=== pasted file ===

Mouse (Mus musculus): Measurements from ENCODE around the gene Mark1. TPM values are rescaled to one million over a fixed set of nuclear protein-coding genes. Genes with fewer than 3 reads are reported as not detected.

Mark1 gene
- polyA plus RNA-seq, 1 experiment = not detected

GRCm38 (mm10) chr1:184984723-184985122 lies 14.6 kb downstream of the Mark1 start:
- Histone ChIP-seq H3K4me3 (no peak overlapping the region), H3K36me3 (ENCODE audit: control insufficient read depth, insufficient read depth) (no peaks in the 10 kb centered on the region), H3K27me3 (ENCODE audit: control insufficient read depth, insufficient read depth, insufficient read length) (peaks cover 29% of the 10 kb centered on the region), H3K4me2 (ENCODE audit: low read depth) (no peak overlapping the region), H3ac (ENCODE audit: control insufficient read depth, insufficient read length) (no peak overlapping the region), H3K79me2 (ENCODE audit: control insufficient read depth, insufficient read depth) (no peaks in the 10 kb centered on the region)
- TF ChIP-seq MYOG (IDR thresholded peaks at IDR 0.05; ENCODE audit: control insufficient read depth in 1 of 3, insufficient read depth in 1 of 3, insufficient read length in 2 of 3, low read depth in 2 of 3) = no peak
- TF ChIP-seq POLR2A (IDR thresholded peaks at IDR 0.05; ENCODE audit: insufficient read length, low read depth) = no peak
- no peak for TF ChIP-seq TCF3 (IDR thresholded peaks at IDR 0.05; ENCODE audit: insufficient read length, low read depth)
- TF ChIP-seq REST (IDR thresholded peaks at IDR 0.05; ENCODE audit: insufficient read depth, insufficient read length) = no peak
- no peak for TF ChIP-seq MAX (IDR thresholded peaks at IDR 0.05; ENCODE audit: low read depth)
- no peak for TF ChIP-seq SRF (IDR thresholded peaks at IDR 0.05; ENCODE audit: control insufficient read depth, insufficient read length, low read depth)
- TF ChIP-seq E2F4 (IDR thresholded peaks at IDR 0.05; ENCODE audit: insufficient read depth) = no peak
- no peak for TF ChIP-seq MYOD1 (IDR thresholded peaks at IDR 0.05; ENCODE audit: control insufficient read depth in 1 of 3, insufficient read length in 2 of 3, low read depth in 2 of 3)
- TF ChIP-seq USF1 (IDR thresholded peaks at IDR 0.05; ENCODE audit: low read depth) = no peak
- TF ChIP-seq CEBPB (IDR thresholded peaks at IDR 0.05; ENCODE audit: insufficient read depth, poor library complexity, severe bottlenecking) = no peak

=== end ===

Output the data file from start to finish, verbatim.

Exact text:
Mouse (Mus musculus): Measurements from ENCODE around the gene Mark1. TPM values are rescaled to one million over a fixed set of nuclear protein-coding genes. Genes with fewer than 3 reads are reported as not detected.

Mark1 gene
- polyA plus RNA-seq, 1 experiment = not detected

GRCm38 (mm10) chr1:184984723-184985122 lies 14.6 kb downstream of the Mark1 start:
- Histone ChIP-seq H3K4me3 (no peak overlapping the region), H3K36me3 (ENCODE audit: control insufficient read depth, insufficient read depth) (no peaks in the 10 kb centered on the region), H3K27me3 (ENCODE audit: control insufficient read depth, insufficient read depth, insufficient read length) (peaks cover 29% of the 10 kb centered on the region), H3K4me2 (ENCODE audit: low read depth) (no peak overlapping the region), H3ac (ENCODE audit: control insufficient read depth, insufficient read length) (no peak overlapping the region), H3K79me2 (ENCODE audit: control insufficient read depth, insufficient read depth) (no peaks in the 10 kb centered on the region)
- TF ChIP-seq MYOG (IDR thresholded peaks at IDR 0.05; ENCODE audit: control insufficient read depth in 1 of 3, insufficient read depth in 1 of 3, insufficient read length in 2 of 3, low read depth in 2 of 3) = no peak
- TF ChIP-seq POLR2A (IDR thresholded peaks at IDR 0.05; ENCODE audit: insufficient read length, low read depth) = no peak
- no peak for TF ChIP-seq TCF3 (IDR thresholded peaks at IDR 0.05; ENCODE audit: insufficient read length, low read depth)
- TF ChIP-seq REST (IDR thresholded peaks at IDR 0.05; ENCODE audit: insufficient read depth, insufficient read length) = no peak
- no peak for TF ChIP-seq MAX (IDR thresholded peaks at IDR 0.05; ENCODE audit: low read depth)
- no peak for TF ChIP-seq SRF (IDR thresholded peaks at IDR 0.05; ENCODE audit: control insufficient read depth, insufficient read length, low read depth)
- TF ChIP-seq E2F4 (IDR thresholded peaks at IDR 0.05; ENCODE audit: insufficient read depth) = no peak
- no peak for TF ChIP-seq MYOD1 (IDR thresholded peaks at IDR 0.05; ENCODE audit: control insufficient read depth in 1 of 3, insufficient read length in 2 of 3, low read depth in 2 of 3)
- TF ChIP-seq USF1 (IDR thresholded peaks at IDR 0.05; ENCODE audit: low read depth) = no peak
- TF ChIP-seq CEBPB (IDR thresholded peaks at IDR 0.05; ENCODE audit: insufficient read depth, poor library complexity, severe bottlenecking) = no peak